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The front panel is really a side panel, which sits at the right side of the case and sports two USB 2.0 and two USB 3.0 ports, HD Audio jacks, the on/off button, a reset button, and a knob for controlling fan speed. That knob doubles as a push-button for selecting different LED effects.

The rear side of the panel is nicely laid-out. If necessary, all cables can be unplugged.

Whether or not you like the Steam Castle's looks is a matter of personal preference. But Deepcool does manage to show us something new in a well-made product.

Deepcool Steam CastleView Deal
  • Amdlova
    What i can say. Ugly. Prefer the bitfenix cage... all that cheap plastic...
    Reply
  • Amdlova
    Promoted by DeepCool. and MSI.
    Reply
  • bernie456
    Anyone in their right might is not going to spend $100 on the case in a budget build, let alone one as ugly as that one.
    Reply
  • Ben Van Deventer
    It's not ugly, it's "steampunk"
    Reply
  • TheMentalist
    AIO watercooler, $100 case, $150 SSD in a budget build? Nice joke.
    Reply
  • pierrerock
    And this is why i would not buy a G3258 if i have to get a Z97 Board. I know H81 Boards can now overclock this CPU, but there is a lot of chances that this board would not have a bios recent enough for this CPU. and since you buy a G3258, there is little chance you have another LGA 1150 CPU in your sleeve to flash the bios.

    I would get a X4 760K with a better GPU instead of a G3258 with a more expensive motherboard...
    Reply
  • Ethan Feinhaus
    The only problem I have with this is that you're trying to describe a budget system with a water cooler. When one is building a budget system, there's no reason to have a water cooler when the stock cooler would function well enough.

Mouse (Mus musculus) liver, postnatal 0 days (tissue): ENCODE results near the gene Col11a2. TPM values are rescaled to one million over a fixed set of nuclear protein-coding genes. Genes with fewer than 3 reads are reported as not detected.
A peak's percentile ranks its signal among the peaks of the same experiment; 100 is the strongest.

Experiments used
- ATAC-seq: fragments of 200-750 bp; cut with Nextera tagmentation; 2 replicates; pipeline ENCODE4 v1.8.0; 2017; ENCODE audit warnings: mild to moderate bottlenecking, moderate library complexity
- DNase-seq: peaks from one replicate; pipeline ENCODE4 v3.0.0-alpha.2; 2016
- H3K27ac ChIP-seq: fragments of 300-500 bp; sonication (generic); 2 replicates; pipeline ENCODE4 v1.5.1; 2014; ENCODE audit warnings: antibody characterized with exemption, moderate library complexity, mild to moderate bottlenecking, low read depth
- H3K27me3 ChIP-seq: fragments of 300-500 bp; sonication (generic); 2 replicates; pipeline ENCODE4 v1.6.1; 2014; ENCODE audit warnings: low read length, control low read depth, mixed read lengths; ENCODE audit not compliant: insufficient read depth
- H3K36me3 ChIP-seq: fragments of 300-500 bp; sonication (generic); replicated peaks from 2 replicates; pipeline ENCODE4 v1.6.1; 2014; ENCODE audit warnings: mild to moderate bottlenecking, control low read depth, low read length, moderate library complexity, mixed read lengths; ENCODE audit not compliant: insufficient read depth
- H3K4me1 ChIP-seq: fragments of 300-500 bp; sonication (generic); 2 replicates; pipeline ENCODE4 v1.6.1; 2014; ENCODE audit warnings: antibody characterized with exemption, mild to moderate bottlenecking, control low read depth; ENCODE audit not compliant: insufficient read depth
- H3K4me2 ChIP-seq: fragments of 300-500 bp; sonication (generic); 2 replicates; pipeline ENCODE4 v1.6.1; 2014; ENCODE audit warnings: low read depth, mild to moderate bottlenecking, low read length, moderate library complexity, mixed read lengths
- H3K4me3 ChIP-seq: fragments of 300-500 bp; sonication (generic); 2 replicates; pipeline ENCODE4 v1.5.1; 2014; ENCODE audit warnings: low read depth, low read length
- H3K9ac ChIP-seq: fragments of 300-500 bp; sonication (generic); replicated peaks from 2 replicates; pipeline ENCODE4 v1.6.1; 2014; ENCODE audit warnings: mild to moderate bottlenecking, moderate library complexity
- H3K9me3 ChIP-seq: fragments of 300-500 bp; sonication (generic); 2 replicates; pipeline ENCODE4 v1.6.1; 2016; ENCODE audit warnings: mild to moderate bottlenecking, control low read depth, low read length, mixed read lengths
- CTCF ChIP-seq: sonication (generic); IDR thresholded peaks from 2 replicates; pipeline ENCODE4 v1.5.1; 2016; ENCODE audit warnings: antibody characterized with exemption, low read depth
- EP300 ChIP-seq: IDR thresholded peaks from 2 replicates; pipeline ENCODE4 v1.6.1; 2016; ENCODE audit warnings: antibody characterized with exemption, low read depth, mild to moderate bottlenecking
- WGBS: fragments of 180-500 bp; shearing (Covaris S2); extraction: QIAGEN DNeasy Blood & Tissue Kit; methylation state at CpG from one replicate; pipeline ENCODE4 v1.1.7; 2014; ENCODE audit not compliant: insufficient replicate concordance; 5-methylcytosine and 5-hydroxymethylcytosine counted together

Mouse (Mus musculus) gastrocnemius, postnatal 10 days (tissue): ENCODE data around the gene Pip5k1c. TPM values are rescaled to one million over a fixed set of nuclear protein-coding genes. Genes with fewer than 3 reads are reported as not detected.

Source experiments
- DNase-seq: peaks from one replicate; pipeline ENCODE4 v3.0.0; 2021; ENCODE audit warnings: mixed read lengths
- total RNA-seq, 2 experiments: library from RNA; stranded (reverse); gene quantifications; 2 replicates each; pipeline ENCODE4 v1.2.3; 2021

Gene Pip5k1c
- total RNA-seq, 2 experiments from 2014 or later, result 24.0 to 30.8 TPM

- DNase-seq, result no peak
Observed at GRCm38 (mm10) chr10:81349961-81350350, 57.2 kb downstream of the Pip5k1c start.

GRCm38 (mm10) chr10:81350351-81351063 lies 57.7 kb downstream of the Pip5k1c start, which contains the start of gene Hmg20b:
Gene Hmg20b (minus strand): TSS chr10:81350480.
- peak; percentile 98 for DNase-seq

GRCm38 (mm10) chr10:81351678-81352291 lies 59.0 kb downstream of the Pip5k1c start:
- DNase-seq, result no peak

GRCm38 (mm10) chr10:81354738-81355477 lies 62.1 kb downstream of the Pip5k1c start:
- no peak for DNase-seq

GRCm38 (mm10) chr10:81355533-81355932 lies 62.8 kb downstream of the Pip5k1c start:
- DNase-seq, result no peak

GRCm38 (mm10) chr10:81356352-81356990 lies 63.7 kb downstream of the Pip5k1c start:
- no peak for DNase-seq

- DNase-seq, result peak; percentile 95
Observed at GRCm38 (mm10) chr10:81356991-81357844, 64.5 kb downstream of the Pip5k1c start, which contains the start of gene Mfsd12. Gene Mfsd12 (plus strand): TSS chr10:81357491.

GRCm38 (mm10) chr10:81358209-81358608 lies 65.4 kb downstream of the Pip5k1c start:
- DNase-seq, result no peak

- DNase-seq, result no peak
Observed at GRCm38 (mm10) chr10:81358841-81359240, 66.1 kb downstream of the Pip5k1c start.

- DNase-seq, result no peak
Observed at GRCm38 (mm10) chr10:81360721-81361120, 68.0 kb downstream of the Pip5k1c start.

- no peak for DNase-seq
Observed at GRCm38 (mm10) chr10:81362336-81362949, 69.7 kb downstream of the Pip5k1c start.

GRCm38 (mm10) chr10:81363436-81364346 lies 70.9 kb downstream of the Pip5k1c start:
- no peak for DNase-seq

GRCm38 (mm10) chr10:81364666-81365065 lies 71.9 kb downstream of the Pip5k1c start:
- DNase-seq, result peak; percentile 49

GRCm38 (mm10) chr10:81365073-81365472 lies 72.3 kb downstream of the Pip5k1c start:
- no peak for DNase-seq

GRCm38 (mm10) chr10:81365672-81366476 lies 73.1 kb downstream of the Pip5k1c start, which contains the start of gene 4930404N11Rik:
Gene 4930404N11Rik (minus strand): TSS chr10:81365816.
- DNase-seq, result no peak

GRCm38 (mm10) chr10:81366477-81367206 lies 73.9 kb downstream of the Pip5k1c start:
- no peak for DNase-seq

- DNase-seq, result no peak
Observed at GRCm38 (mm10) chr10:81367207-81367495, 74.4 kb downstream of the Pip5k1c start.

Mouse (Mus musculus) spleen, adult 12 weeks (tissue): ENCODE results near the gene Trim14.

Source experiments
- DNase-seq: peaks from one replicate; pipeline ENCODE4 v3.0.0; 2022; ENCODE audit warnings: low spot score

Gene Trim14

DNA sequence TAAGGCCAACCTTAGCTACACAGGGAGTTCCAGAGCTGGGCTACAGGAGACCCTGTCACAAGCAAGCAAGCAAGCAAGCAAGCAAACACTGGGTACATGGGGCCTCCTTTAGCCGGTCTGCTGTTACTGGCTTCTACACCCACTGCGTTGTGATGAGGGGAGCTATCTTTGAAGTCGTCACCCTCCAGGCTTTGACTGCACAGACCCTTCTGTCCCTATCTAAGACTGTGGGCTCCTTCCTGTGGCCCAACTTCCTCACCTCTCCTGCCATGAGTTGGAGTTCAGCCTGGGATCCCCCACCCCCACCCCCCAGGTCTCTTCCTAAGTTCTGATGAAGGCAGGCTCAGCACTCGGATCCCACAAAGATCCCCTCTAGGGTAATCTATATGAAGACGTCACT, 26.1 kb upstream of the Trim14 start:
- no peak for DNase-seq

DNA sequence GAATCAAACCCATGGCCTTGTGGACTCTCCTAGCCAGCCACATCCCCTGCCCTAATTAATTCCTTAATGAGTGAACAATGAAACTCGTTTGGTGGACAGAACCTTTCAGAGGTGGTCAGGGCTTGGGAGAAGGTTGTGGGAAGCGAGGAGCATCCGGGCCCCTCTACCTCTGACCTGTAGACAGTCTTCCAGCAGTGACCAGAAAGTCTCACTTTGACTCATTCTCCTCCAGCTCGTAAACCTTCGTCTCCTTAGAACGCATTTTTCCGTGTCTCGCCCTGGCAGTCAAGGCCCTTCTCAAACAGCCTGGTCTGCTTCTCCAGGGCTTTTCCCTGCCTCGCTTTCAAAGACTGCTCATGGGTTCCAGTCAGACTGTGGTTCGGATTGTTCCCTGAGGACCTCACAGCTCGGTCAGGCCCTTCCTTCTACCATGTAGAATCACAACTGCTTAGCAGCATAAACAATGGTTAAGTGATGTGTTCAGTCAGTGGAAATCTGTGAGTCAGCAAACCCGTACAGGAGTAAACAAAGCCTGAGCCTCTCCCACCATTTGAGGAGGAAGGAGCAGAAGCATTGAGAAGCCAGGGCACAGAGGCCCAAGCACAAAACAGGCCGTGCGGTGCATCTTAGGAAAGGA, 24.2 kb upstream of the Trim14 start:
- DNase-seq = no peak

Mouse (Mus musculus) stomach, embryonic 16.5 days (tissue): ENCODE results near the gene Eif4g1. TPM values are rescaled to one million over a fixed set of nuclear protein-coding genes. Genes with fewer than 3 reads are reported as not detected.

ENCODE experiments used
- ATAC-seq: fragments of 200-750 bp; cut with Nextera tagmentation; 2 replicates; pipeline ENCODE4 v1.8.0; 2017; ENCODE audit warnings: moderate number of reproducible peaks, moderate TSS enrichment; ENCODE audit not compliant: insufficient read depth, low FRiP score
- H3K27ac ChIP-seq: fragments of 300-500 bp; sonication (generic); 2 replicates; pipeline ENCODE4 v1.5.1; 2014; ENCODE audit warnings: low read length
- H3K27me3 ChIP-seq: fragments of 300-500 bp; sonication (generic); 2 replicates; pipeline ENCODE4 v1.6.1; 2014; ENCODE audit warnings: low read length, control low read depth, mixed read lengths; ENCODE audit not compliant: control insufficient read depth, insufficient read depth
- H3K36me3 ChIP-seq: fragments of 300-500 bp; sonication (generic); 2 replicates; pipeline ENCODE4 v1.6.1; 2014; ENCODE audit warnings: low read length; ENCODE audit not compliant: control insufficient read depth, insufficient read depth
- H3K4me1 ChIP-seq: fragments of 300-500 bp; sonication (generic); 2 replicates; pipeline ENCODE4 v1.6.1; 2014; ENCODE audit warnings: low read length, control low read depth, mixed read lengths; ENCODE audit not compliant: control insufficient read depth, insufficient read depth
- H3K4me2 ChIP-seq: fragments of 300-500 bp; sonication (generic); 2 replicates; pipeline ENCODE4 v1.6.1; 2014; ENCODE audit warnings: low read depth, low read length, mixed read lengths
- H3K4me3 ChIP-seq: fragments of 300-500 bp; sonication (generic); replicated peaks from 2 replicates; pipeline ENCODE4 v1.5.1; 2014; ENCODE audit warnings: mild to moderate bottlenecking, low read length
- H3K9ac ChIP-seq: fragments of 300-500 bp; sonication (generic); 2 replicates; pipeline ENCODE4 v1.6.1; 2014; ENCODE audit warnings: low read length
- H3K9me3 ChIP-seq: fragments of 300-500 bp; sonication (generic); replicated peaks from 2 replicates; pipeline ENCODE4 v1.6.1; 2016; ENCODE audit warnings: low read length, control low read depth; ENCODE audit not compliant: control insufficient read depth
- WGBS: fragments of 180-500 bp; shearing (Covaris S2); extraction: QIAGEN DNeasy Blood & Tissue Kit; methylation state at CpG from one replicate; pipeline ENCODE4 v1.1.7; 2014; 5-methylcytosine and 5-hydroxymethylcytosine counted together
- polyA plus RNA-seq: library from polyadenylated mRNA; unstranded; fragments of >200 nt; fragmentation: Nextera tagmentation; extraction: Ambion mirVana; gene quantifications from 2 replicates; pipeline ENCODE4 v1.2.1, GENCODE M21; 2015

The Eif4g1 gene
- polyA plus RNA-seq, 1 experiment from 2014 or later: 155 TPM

Reply
  • Nestor Turizo
    Noob question: Isnt a stock, on air i5 for 200 usd aprox. a better option than a cheap processor + fancy cooler for 200+ usd?
    Reply
  • pierrerock
    14114978 said:
    Noob question: Isnt a stock, on air i5 for 200 usd aprox. a better option than a cheap processor + fancy cooler for 200+ usd?

    Yeah a I5 would totally be better, but as for gaming, it would not push a 750 TI much more than a G3258 would. But you are right to think that a water cooling is not a good idea budget-wise
    Reply
  • lp231
    Why isn't the total mentioned for this budget build? Also the price for the ram, aio cooler, optical drive are missing. I had to add those in by guessing the most acceptable price for those missing parts and total with what was price listed came out to almost $840. At that price, it's not a budget build. Budget build is suppose to be around $500 or less. $600 is consider a huge headroom.
    AIO $ 80, ODD $16 , RAM 8GB (2x4GB) $73
    Most of these budget build makes no sense when there is no strict budget cap. Next time when there is another budget build and there is something that just got to have it, but cost like $100 more, let's up the price cap and still call it a budget build!
    Reply